Rep. Edward Markey, a prominent U.S. lawmaker on privacy issues, announced earlier this week he was concerned with Google’s new privacy policy, and he further addressed his worries on Thursday by calling for a probe into Google’s handling of consumer data.

Google’s offerings include its globally popular search engine, Gmail, YouTube, Search plus Your World, Google+, and more, which are streamlined under the merging of 60 privacy policies intended to “mean a simpler, more intuitive Google experience.” The unified policy’s primary objective is to assemble and integrate information from across Google’s products and services as a single throng of data that the Mountain View, Calif.-based Company can use to target advertising dollars.


Markey released a Jan. 26 statement contending that the new policy changes should allot premium consumer control, and in the meantime, he plans to ask the Federal Communications Commission to investigate if such options exists for Google users:

“All consumers should have the right to say no to sharing of their personal information, particularly when young people are involved.  Google’s new privacy policy should enable consumers to opt-out if they don’t want their use of YouTube to morph into YouTrack.  Consumers – not corporations – should have control over their own personal information, especially for children and teens. I plan to ask the Federal Trade Commission whether Google’s planned changes to its privacy policy violate Google’s recent settlement with the agency.”

More information is available below.

Markey is one of eight U.S. lawmakers who question the policy’s fusing in regards to increased complications for consumers to adequately protect their privacy. The representatives are seeking more information on whether consumers could opt-out of the new data sharing system and whether the policy will provide sufficient protections of consumers’ privacy rights.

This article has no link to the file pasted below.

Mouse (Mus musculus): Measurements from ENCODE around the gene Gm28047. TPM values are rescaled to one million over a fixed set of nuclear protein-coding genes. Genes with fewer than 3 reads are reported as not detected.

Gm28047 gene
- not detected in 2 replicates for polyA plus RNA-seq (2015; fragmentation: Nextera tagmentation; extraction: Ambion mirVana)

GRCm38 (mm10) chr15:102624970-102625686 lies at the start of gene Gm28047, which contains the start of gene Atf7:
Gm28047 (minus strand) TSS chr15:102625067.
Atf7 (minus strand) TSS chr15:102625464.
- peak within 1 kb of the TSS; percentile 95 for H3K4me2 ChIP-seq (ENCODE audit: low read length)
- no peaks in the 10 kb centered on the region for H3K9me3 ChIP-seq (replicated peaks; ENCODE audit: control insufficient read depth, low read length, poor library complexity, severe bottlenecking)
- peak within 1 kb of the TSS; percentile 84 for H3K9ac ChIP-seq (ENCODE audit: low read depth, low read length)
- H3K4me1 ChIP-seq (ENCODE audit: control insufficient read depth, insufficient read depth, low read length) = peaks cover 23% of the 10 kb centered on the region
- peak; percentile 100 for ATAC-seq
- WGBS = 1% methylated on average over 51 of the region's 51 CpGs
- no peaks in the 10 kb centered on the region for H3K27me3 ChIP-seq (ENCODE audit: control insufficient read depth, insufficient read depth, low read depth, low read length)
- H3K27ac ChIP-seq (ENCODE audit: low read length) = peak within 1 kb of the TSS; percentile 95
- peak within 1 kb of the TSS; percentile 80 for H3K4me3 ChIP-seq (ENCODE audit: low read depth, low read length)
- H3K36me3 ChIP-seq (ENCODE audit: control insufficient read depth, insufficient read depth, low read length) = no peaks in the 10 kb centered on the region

Republican representatives Cliff Stearns, Joe Barton and Marsha Blackburn, and Democratic representatives Markey, Henry Waxman, Dianne DeGette, G.K. Butterfield, and Jackie Speier addressed their concerns in a Jan. 26 letter (PDF) to Google’s CEO Larry Page. The majority of the lawmakers are members of the Energy and Commerce Committee.

“We believe that consumers should have the ability to opt out of data collection when they are not comfortable with a company’s terms of service and that ability to exercise that choice should be simple and straightforward,” wrote the members. “While Google suggests that the purpose of this shift in policy is to make the consumer experience simpler, we want to make sure it does not make protecting consumer privacy more complicated.”

Google Policy Manager Betsy Masiello insisted on Thursday that users had a choice and control.

“We’re not collecting more data about you. Our new policy simply makes it clear that we use data to refine and improve your experience on Google,” wrote Masiello in a Jan. 26 blog post. “We’re making things simpler and we’re trying to be upfront about it. Period.”

Online privacy is a hot issue in Washington in recent months due to a trickle of Internet giants allegedly compromising user privacy to attract advertisers.

Google knows all-too-well about the gaucheries of personal information safety. The company exposed personal contacts of its email users in 2010 when it launched a social service called “Buzz.” The blunder led to a settlement with the U.S. Federal Trade Commission that required Google to submit to external audits of its privacy policies every other year.

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